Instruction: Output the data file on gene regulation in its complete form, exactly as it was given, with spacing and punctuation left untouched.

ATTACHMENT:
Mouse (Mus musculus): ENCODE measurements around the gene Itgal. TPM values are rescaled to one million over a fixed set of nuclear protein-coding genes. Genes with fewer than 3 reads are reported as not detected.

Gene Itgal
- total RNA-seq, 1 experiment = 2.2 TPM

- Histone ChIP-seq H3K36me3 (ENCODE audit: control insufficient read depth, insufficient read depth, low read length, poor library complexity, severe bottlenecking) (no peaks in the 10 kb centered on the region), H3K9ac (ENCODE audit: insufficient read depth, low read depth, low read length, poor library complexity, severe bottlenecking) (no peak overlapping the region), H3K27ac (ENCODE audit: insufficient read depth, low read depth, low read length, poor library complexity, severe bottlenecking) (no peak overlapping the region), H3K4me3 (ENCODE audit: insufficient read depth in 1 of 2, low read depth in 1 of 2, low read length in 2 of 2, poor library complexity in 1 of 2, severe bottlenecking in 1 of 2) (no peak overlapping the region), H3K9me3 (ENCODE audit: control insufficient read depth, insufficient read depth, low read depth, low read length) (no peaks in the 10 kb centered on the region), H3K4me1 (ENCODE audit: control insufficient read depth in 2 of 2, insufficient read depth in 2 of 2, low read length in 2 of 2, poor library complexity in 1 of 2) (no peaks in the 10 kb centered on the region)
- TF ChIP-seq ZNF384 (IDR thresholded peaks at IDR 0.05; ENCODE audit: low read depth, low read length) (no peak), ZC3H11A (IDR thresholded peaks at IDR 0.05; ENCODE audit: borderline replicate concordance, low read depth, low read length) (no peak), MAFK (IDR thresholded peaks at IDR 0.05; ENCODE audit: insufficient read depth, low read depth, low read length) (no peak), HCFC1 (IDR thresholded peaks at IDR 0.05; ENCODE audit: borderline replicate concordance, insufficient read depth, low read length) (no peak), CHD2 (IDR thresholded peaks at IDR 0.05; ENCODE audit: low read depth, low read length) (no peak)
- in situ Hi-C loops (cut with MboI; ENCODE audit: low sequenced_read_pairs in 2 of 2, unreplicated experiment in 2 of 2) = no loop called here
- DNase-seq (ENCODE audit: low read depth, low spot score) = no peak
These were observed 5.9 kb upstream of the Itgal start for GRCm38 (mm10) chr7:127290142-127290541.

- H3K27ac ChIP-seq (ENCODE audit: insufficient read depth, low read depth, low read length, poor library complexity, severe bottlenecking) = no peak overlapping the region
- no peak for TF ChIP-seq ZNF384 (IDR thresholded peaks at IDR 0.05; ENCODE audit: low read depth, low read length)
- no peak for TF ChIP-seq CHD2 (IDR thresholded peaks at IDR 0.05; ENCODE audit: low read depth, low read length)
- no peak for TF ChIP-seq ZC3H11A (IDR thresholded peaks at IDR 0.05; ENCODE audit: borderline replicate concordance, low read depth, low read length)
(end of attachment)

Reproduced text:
Mouse (Mus musculus): ENCODE measurements around the gene Itgal. TPM values are rescaled to one million over a fixed set of nuclear protein-coding genes. Genes with fewer than 3 reads are reported as not detected.

Gene Itgal
- total RNA-seq, 1 experiment = 2.2 TPM

- Histone ChIP-seq H3K36me3 (ENCODE audit: control insufficient read depth, insufficient read depth, low read length, poor library complexity, severe bottlenecking) (no peaks in the 10 kb centered on the region), H3K9ac (ENCODE audit: insufficient read depth, low read depth, low read length, poor library complexity, severe bottlenecking) (no peak overlapping the region), H3K27ac (ENCODE audit: insufficient read depth, low read depth, low read length, poor library complexity, severe bottlenecking) (no peak overlapping the region), H3K4me3 (ENCODE audit: insufficient read depth in 1 of 2, low read depth in 1 of 2, low read length in 2 of 2, poor library complexity in 1 of 2, severe bottlenecking in 1 of 2) (no peak overlapping the region), H3K9me3 (ENCODE audit: control insufficient read depth, insufficient read depth, low read depth, low read length) (no peaks in the 10 kb centered on the region), H3K4me1 (ENCODE audit: control insufficient read depth in 2 of 2, insufficient read depth in 2 of 2, low read length in 2 of 2, poor library complexity in 1 of 2) (no peaks in the 10 kb centered on the region)
- TF ChIP-seq ZNF384 (IDR thresholded peaks at IDR 0.05; ENCODE audit: low read depth, low read length) (no peak), ZC3H11A (IDR thresholded peaks at IDR 0.05; ENCODE audit: borderline replicate concordance, low read depth, low read length) (no peak), MAFK (IDR thresholded peaks at IDR 0.05; ENCODE audit: insufficient read depth, low read depth, low read length) (no peak), HCFC1 (IDR thresholded peaks at IDR 0.05; ENCODE audit: borderline replicate concordance, insufficient read depth, low read length) (no peak), CHD2 (IDR thresholded peaks at IDR 0.05; ENCODE audit: low read depth, low read length) (no peak)
- in situ Hi-C loops (cut with MboI; ENCODE audit: low sequenced_read_pairs in 2 of 2, unreplicated experiment in 2 of 2) = no loop called here
- DNase-seq (ENCODE audit: low read depth, low spot score) = no peak
These were observed 5.9 kb upstream of the Itgal start for GRCm38 (mm10) chr7:127290142-127290541.

- H3K27ac ChIP-seq (ENCODE audit: insufficient read depth, low read depth, low read length, poor library complexity, severe bottlenecking) = no peak overlapping the region
- no peak for TF ChIP-seq ZNF384 (IDR thresholded peaks at IDR 0.05; ENCODE audit: low read depth, low read length)
- no peak for TF ChIP-seq CHD2 (IDR thresholded peaks at IDR 0.05; ENCODE audit: low read depth, low read length)
- no peak for TF ChIP-seq ZC3H11A (IDR thresholded peaks at IDR 0.05; ENCODE audit: borderline replicate concordance, low read depth, low read length)